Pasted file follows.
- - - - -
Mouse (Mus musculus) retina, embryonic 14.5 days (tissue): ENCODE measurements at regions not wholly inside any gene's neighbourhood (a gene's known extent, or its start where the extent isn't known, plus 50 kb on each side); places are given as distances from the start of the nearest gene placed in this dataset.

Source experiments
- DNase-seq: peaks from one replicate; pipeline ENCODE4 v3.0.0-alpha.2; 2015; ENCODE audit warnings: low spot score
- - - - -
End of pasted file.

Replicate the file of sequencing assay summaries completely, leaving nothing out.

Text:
Mouse (Mus musculus) retina, embryonic 14.5 days (tissue): ENCODE measurements at regions not wholly inside any gene's neighbourhood (a gene's known extent, or its start where the extent isn't known, plus 50 kb on each side); places are given as distances from the start of the nearest gene placed in this dataset.

Source experiments
- DNase-seq: peaks from one replicate; pipeline ENCODE4 v3.0.0-alpha.2; 2015; ENCODE audit warnings: low spot score